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The five biggest things to watch for in what could be a wild weekend at the US Open

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BROOKLINE, Mass. — In the midst of a delicate moment in golf, Brooks Koepka said earlier this week that he wanted the focus to be on the US Open. After two rounds, with Phil Mickelson now out having missed the cut, it’s safe to say the focus has returned to golf thanks to some big names and unique stories.

So let’s indulge Koepka.

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Here are five things to keep in mind before the weekend at The Country Club:

loaded at the top

For a moment on Friday, the best players in the game were absent from the top of the leaderboard. But when the wind died down in the afternoon, four players ranked in the top 10 in the world made moves.

After saving a double bogey with a wonderful 25-foot putt on the third hole, Rory McIlroy enters Saturday one shot off the lead. Between the frustration and passion he’s shown on some holes this week, it’s clear that McIlroy doesn’t just want to end his eight-year major drought, he believes he can do it. And after scoring a big win at the RBC Canadian Open last week, played against debuting LIV Golf London, McIlroy’s game appears to be poised at the perfect time for him and the sport.

Meanwhile, Collin Morikawa is trying to win his third Grand Slam and first US Open after posting a tournament-best Friday 66 to jump to the top of the leaderboard. Earlier this week, Morikawa said his game wasn’t at its best because he couldn’t do a fade. If that’s the case, he doesn’t seem to be hurting him. Jon Rahm, the defending US Open champion who played alongside Morikawa on Friday, almost equaled him. The Spaniard’s 67, helped by an eagle at 14, places him just one shot behind.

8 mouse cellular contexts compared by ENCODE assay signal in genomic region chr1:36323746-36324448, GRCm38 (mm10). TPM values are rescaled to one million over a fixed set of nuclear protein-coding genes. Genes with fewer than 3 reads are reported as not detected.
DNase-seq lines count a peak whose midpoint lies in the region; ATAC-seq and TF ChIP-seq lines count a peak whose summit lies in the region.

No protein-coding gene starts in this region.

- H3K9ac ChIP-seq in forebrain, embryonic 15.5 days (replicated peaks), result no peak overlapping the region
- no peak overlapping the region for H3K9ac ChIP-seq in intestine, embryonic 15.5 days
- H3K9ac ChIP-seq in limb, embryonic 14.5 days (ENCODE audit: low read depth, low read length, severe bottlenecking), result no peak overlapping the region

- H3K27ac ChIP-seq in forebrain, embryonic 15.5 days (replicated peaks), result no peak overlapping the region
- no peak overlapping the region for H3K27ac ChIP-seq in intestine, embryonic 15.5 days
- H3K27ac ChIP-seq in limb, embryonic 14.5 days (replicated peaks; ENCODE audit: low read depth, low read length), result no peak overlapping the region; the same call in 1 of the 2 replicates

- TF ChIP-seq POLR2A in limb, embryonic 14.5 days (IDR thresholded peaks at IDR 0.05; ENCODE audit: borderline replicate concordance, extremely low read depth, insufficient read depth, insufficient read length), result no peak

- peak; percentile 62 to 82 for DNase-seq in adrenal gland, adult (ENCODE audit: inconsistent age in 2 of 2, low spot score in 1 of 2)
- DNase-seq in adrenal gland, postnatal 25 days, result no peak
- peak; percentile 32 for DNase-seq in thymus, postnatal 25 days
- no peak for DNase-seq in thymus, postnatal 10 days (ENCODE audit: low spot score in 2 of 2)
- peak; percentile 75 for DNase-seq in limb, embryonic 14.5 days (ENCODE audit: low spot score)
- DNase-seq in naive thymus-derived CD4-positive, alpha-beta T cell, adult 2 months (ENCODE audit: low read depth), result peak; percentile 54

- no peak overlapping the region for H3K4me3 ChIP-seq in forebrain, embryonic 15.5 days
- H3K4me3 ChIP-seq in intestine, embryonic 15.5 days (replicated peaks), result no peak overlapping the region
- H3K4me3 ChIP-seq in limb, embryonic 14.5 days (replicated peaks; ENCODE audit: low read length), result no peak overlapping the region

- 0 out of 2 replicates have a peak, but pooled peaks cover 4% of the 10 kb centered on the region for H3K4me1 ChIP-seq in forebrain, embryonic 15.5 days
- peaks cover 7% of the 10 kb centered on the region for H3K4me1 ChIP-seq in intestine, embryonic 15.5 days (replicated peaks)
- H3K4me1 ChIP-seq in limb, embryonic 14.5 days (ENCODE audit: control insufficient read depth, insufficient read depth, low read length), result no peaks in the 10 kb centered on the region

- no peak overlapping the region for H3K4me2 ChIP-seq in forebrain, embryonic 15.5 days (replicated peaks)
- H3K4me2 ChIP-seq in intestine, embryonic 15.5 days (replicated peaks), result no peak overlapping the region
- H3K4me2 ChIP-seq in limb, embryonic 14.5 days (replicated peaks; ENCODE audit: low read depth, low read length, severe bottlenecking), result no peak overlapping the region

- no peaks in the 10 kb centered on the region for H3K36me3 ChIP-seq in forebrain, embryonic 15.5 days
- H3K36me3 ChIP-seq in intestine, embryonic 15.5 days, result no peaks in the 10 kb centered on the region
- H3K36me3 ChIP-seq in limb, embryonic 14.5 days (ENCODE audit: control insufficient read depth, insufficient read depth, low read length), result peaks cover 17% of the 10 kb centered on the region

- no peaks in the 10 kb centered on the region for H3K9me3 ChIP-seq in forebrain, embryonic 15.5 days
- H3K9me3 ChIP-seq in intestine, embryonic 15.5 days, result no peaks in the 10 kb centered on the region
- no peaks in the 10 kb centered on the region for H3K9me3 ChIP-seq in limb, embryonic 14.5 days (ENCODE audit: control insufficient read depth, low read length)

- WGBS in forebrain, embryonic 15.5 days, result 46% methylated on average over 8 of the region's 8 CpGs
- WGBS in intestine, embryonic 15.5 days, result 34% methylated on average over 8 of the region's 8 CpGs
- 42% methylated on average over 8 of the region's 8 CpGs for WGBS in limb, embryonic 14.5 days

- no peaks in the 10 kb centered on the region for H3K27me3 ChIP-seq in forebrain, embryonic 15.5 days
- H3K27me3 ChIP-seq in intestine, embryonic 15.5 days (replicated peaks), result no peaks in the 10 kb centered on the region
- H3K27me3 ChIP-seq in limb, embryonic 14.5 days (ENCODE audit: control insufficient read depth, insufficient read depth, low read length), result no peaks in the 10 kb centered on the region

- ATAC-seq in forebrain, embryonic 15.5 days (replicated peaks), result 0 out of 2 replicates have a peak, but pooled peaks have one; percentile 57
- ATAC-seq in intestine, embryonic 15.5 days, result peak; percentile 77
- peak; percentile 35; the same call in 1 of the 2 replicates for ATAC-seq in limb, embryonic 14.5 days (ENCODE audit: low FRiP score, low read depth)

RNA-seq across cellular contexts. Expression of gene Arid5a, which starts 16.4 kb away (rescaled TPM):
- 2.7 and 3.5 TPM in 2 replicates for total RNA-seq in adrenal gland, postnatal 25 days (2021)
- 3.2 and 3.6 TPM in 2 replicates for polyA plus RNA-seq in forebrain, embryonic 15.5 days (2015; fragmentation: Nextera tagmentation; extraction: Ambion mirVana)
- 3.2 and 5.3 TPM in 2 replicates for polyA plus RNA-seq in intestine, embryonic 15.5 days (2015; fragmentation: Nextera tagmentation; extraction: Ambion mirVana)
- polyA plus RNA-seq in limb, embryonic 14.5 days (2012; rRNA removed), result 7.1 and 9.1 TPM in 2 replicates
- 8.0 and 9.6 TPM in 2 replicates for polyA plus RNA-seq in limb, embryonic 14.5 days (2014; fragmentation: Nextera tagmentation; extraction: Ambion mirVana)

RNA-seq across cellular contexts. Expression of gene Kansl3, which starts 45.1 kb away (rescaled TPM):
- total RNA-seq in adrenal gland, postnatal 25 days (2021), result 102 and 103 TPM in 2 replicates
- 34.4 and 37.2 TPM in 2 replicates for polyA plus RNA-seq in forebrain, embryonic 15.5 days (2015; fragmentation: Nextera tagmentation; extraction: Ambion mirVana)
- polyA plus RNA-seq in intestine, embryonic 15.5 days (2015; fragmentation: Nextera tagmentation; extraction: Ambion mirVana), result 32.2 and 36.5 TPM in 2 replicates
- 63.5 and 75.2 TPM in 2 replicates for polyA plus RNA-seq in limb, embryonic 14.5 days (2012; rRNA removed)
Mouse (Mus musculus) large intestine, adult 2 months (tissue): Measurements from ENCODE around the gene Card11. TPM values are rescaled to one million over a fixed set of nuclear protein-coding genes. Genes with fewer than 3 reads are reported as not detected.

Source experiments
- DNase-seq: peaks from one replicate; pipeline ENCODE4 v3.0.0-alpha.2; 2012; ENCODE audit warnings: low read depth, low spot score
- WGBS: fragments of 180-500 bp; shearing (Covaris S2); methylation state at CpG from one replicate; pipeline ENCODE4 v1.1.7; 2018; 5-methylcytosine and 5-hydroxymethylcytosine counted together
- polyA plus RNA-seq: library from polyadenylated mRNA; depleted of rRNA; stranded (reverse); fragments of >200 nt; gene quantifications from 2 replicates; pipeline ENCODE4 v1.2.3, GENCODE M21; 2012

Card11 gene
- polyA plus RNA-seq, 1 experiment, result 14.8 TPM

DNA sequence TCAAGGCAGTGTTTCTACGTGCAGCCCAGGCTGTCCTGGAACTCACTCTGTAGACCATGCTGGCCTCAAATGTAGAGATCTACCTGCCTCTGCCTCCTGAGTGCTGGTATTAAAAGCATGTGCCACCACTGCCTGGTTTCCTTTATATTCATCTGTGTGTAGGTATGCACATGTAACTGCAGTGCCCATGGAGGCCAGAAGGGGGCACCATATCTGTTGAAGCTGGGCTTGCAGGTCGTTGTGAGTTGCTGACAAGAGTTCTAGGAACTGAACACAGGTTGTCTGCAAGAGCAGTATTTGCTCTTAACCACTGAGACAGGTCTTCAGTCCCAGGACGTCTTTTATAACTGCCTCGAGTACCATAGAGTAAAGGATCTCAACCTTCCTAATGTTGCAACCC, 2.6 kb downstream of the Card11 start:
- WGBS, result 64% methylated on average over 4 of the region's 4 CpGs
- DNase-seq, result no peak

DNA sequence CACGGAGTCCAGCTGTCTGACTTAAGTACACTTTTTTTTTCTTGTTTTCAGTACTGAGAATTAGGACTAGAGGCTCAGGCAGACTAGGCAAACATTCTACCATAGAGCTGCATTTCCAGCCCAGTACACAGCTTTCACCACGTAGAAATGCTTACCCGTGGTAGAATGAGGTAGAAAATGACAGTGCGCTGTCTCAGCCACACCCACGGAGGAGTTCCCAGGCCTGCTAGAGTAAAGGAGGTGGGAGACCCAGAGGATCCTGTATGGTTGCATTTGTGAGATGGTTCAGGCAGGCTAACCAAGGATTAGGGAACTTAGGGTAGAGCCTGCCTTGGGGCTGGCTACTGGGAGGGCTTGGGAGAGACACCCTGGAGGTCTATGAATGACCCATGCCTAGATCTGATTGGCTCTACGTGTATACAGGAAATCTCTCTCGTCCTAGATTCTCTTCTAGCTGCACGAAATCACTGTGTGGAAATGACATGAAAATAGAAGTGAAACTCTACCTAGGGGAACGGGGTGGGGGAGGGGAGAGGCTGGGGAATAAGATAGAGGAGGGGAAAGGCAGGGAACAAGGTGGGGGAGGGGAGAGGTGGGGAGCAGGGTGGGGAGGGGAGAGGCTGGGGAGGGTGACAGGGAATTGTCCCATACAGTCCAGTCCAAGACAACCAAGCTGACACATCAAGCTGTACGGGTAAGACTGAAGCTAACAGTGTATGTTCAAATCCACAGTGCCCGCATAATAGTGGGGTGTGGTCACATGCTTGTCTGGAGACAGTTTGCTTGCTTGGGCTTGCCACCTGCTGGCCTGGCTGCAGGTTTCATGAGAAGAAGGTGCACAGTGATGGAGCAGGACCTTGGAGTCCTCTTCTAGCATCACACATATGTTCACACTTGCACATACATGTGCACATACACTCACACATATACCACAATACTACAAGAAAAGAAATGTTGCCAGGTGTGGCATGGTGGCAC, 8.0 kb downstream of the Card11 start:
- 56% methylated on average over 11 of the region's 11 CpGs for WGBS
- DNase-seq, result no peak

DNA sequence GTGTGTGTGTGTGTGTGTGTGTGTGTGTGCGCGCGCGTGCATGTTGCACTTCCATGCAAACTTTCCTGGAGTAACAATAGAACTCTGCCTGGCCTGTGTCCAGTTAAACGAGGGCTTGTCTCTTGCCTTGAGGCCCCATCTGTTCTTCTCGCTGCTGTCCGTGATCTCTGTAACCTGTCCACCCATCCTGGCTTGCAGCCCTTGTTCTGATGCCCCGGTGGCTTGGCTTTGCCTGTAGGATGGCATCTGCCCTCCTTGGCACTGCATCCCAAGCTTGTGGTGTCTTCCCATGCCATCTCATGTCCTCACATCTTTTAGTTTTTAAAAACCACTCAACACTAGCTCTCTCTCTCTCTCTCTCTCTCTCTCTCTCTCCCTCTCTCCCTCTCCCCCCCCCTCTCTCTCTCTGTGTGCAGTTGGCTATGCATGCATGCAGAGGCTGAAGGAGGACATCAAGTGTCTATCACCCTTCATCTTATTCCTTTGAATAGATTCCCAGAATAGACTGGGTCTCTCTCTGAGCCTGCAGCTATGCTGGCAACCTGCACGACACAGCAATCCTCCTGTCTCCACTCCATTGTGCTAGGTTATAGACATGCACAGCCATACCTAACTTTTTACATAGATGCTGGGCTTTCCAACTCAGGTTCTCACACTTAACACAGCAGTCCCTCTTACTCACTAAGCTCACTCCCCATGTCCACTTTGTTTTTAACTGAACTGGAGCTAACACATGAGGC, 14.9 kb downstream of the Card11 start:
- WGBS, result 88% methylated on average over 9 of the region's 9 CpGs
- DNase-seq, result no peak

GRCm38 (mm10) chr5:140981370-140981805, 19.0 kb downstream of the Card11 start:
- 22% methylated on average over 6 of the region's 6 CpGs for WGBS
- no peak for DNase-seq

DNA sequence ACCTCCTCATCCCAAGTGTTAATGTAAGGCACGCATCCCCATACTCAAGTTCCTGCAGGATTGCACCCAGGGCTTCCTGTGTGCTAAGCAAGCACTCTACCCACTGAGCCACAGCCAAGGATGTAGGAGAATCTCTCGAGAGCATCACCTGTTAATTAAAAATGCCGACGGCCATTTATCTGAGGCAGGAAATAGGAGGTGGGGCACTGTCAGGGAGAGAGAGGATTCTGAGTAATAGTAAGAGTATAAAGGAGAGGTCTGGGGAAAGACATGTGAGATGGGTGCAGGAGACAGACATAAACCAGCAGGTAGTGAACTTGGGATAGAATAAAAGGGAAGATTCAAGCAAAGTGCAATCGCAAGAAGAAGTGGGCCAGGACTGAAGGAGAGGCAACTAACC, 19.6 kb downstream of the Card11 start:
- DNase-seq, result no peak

“I think it’s a testament to the health and state of this game,” Rahm said of the leaderboard after his round, which highlights players who have remained committed to the PGA Tour. “It’s pretty amazing to see Rory back to back, it’s not like he’s gone anywhere. Obviously Scottie doing what he’s been doing all year, Collin doing what he always does, me doing what I always try to do, like good. It’s fun for all of us because we all want to compete against the best and beat the best.”

When asked about the charged standings, McIlroy put it simply: “That’s why we play.”

Scheffler in the shadows

Before anyone could fully realize it, the World No. 1 was suddenly tied for the clubhouse lead on Friday. Scottie Scheffler started the day even, went down to 2 strokes from the start, then turned it around in the blink of an eye and is now only 2 strokes away. Two birdies and an eagle in the hole on the back nine put him in prime position heading into the weekend, even if most of the recent conversation about the sport hasn’t involved him.

As Scheffler himself will tell you, he likes the fact that while he’s the best player in the world, he’s not the talk of the tour in the same way that McIlroy and PGA champion Justin Thomas have been on the tour. last weeks.

“I feel like I’m a low profile person,” said Scheffler, who won the Masters in April. “I’ve been No. 1 in the world for a while now, and it doesn’t really feel like that.”

“I can show up and do my thing and then go home and rest,” Scheffler said.

So far, that seems to be working. Through two days, it seems Scheffler hasn’t shown the best of his stuff, and yet he’s in the thick of the road heading into Saturday. But if Scheffler wins again and becomes the first player to win two majors in one year since Brooks Koepka won two in 2018, it will be hard for him to keep going under the radar.

the other types

While the leaderboard was filled with top players in the afternoon wave, there were still a few unknowns lurking. Morikawa’s leadership is shared with 34-year-old Joel Dahmen.